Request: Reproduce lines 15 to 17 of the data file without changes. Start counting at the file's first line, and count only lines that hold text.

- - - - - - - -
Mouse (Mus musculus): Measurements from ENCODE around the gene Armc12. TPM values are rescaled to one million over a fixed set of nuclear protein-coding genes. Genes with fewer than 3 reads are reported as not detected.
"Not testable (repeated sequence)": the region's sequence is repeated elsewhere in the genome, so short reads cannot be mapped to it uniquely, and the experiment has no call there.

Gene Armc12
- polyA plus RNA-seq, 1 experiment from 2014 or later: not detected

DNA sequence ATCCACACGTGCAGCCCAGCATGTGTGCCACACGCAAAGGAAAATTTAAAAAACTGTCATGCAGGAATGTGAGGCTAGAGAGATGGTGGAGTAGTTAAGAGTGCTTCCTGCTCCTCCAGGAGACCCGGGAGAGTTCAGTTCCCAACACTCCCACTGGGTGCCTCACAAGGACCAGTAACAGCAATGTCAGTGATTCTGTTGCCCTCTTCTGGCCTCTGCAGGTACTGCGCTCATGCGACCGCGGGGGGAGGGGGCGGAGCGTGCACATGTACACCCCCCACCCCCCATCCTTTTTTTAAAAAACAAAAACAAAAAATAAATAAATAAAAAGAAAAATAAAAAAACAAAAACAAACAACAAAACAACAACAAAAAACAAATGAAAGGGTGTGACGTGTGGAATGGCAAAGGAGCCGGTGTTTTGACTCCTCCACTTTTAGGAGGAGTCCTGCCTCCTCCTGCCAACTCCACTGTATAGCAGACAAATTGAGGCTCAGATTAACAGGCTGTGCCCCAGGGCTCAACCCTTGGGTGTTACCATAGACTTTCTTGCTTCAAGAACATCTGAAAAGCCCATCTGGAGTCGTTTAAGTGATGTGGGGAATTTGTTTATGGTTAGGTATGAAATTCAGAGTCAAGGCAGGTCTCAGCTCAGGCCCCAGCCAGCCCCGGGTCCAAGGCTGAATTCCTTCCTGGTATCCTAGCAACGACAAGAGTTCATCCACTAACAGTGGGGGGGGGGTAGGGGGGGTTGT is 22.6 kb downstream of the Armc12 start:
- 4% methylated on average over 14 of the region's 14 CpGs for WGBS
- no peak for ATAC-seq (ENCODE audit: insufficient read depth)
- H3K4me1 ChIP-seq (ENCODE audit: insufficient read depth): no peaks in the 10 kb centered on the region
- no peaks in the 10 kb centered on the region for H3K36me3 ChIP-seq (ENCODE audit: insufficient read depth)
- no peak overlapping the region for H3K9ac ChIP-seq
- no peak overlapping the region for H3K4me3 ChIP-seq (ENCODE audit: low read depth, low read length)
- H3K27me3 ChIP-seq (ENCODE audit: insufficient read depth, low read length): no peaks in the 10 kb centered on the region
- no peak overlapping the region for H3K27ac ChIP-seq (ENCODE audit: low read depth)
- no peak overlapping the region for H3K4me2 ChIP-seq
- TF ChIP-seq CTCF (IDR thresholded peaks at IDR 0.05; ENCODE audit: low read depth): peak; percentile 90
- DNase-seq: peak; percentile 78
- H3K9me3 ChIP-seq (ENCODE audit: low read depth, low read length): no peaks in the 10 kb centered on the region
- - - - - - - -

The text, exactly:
- TF ChIP-seq CTCF (IDR thresholded peaks at IDR 0.05; ENCODE audit: low read depth): peak; percentile 90
- DNase-seq: peak; percentile 78
- H3K9me3 ChIP-seq (ENCODE audit: low read depth, low read length): no peaks in the 10 kb centered on the region